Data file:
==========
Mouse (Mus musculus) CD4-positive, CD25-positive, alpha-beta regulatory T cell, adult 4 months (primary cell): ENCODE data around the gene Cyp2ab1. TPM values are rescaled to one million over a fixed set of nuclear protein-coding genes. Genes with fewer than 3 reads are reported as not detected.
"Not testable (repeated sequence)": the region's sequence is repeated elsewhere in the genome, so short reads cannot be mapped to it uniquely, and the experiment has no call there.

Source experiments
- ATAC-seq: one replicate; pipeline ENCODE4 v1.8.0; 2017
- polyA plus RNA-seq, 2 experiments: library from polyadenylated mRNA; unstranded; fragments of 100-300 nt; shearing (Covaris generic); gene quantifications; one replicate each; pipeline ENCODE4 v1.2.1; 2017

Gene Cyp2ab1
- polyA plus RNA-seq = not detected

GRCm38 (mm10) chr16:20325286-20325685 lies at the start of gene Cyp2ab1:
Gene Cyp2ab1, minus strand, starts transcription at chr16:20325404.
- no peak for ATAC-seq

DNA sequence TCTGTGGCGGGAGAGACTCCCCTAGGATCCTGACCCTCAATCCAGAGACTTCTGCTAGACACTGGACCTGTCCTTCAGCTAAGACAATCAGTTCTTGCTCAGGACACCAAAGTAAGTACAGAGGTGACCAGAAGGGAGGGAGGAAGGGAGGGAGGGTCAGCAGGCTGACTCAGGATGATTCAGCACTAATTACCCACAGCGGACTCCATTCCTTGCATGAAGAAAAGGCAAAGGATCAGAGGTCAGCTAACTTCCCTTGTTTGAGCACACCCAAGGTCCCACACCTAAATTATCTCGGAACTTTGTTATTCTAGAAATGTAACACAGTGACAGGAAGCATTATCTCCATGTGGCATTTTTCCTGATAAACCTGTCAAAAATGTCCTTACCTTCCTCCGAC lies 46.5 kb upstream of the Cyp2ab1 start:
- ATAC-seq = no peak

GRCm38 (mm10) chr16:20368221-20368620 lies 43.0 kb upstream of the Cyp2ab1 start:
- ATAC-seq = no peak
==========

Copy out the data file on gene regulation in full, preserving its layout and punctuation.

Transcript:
Mouse (Mus musculus) CD4-positive, CD25-positive, alpha-beta regulatory T cell, adult 4 months (primary cell): ENCODE data around the gene Cyp2ab1. TPM values are rescaled to one million over a fixed set of nuclear protein-coding genes. Genes with fewer than 3 reads are reported as not detected.
"Not testable (repeated sequence)": the region's sequence is repeated elsewhere in the genome, so short reads cannot be mapped to it uniquely, and the experiment has no call there.

Source experiments
- ATAC-seq: one replicate; pipeline ENCODE4 v1.8.0; 2017
- polyA plus RNA-seq, 2 experiments: library from polyadenylated mRNA; unstranded; fragments of 100-300 nt; shearing (Covaris generic); gene quantifications; one replicate each; pipeline ENCODE4 v1.2.1; 2017

Gene Cyp2ab1
- polyA plus RNA-seq = not detected

GRCm38 (mm10) chr16:20325286-20325685 lies at the start of gene Cyp2ab1:
Gene Cyp2ab1, minus strand, starts transcription at chr16:20325404.
- no peak for ATAC-seq

DNA sequence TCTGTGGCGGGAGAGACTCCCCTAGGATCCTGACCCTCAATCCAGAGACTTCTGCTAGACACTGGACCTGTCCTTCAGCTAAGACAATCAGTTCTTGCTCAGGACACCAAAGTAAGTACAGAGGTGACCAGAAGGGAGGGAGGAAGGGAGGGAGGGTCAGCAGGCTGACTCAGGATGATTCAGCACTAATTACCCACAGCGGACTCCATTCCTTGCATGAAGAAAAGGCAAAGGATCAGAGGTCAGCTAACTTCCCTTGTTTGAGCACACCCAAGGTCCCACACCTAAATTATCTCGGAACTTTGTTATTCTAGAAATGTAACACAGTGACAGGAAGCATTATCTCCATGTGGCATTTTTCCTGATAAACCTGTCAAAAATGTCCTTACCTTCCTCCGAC lies 46.5 kb upstream of the Cyp2ab1 start:
- ATAC-seq = no peak

GRCm38 (mm10) chr16:20368221-20368620 lies 43.0 kb upstream of the Cyp2ab1 start:
- ATAC-seq = no peak